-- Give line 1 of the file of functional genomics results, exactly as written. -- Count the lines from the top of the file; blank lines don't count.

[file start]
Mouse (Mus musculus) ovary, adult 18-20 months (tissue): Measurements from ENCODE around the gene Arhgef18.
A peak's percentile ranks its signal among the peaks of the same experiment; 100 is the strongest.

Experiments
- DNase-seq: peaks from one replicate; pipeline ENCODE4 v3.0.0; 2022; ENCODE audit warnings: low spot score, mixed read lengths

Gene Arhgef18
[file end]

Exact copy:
Mouse (Mus musculus) ovary, adult 18-20 months (tissue): Measurements from ENCODE around the gene Arhgef18.